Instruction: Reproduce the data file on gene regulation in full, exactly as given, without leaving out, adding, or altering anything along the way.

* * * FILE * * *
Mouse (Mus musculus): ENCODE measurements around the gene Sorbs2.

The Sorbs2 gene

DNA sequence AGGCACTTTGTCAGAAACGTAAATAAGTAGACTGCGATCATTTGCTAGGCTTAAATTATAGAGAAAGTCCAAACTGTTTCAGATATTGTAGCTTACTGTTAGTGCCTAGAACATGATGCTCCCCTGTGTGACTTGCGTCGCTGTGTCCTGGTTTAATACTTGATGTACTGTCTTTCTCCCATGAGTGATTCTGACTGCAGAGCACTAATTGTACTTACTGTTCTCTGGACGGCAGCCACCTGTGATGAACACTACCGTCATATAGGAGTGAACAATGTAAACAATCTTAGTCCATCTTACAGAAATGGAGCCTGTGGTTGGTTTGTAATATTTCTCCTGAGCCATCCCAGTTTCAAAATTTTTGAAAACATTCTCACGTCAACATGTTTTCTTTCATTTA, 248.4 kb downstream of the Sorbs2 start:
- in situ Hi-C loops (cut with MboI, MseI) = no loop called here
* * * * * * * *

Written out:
Mouse (Mus musculus): ENCODE measurements around the gene Sorbs2.

The Sorbs2 gene

DNA sequence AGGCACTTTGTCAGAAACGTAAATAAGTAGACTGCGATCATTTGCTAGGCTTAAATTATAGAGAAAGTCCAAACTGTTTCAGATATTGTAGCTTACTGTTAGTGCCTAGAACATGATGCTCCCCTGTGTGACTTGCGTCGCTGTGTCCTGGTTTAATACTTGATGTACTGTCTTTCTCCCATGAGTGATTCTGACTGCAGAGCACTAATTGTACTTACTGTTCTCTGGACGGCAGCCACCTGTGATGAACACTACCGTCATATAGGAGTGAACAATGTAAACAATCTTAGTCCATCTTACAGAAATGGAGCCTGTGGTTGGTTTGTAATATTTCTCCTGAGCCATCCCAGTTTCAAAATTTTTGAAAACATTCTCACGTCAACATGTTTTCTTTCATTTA, 248.4 kb downstream of the Sorbs2 start:
- in situ Hi-C loops (cut with MboI, MseI) = no loop called here